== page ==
Turkey jails politician for sharing videos of 'hacked' mosques playing anti-facist Bella Ciao song

Turkey jails politician for sharing videos of 'hacked' mosques playing anti-facist Bella Ciao song
An opposition politician in Turkey has been detained by authorities for sharing a video that showed the moment mosques blared an Italian anti-fascist song, reports confirmed.
3 min read
23 May, 2020
Mosques have been closed to stem the spread of the coronavirus [Getty]
Authorities in Turkey’s western city of Izmir have detained an opposition politician after she shared videos of an Italian anti-fascist song being blared out of mosques’ loudspeakers instead of the call to prayer, the country’s state-run Anadolu Agency reported Friday.

Banu Ozdemir, the main opposition party’s former deputy chairwoman for Izmir, was detained late on Thursday on suspicion of “provoking public enmity” by sharing videos of the incident, which saw the Turkish version of the song “Bella Ciao” broadcast for a few minutes from several mosques in Izmir earlier this week.

The incident, which occurred during the holy Muslim month of Ramadan, caused outrage in the country.
Ozdemir has denied any disrespect to religious values and said that she shared the videos because she wanted to draw attention to the incident.

Authorities say the system that broadcasts the calls to prayer in mosques in Izmir was “sabotaged” and are investigating who was behind the act.

While the national religious body Diyanet filed a legal complaint and launched an internal inquiry, the Izmir prosecutor's office said it would investigate the original incident as well as social media users who posted about it.
The song, used by Italian left-wing partisans during World War II, is popular among left-wing groups in Turkey and is frequently played at their gatherings.

Izmir is one of Turkey's secular bastions, where the main opposition Republican People's Party (CHP) dominates local politics.

President Recep Tayyip Erdogan's Justice and Development Party (AKP) and its allies roundly criticised the stunt.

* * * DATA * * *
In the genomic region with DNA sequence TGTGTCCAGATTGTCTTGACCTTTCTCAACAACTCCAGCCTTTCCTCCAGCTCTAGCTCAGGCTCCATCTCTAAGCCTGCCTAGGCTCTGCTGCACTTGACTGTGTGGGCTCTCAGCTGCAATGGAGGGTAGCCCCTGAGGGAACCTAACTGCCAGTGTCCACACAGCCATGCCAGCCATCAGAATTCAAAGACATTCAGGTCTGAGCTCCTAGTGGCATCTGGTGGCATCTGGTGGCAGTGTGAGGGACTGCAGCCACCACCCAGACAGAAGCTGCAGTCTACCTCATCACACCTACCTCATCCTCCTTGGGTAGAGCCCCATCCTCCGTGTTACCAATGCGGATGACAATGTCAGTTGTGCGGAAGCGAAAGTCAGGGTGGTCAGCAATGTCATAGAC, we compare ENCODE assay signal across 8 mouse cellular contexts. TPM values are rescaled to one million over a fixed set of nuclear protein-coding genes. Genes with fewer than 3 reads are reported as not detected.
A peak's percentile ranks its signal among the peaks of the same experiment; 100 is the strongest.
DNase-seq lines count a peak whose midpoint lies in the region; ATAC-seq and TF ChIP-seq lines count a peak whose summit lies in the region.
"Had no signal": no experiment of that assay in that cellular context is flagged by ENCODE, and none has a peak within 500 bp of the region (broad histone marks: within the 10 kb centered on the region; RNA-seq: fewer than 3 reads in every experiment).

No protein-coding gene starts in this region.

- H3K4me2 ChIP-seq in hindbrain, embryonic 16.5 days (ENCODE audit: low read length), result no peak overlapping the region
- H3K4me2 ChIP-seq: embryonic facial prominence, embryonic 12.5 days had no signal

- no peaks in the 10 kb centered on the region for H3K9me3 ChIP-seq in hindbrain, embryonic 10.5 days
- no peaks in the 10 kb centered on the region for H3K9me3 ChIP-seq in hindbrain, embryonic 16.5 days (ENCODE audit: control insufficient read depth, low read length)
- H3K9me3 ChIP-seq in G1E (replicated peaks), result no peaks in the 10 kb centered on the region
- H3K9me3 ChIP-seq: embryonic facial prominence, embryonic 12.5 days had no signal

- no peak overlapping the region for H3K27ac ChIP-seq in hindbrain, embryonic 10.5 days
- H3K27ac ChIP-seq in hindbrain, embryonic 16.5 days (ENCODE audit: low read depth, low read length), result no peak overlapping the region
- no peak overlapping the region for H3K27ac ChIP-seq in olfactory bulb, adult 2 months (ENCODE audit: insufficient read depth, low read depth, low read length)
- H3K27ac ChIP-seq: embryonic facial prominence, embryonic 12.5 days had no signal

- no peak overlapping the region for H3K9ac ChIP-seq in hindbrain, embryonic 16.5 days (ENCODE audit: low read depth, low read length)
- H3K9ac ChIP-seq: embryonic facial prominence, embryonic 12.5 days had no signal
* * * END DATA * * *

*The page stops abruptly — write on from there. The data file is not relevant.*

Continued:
"Whoever committed this ugly act will surely be found," tweeted AKP spokesman Omer Celik.

Pro-government Sabah daily described it as a "scandal" and the Yeni Safak newspaper said it was a "vile attack" on mosques.


The coronavirus pandemic forced all mosques to close for collective prayer in March, even during the Islamic fasting month of Ramadan which ends this weekend.

On Wednesday, Turkey declared "Mission Accomplished" in the country's battle against the novel coronavirus, according to an official, days after recording its lowest daily death rate since March.

Sharing an op-ed he penned for The Washington Times about Turkey's healthcare infrastructure, President Recep Tayyip Erdogan's communications director, Fahrettin Altun, stated the country's outbreak has been "contained".

Turkey has instituted partial lockdowns to combat Covid-19.

Older adults above 65, as well as those aged 20 and under were not allowed to leave their homes until recently. 

Ankara has eased other measures, including the opening of shopping centres and hair salons.

In an effort to contain the outbreak, Turkey this month deployed nearly 6,000 teams of "tracers" - all health professionals - to track potential Covid-19 cases 24 hours a day by identifying and following up with people who have had contact with patients.

Unlike other countries, Turkey has not suffered a shortage of respirators or masks.

Ankara has been playing the diplomatic card on medical aid since the start of the crisis, sending military planes full of equipment to other countries.

However, a shipment of over 80 tonnes of personal protective equipment from Turkey to the UK has been impounded earlier this month after failing to meet the safety standards - something denied by Turkey.

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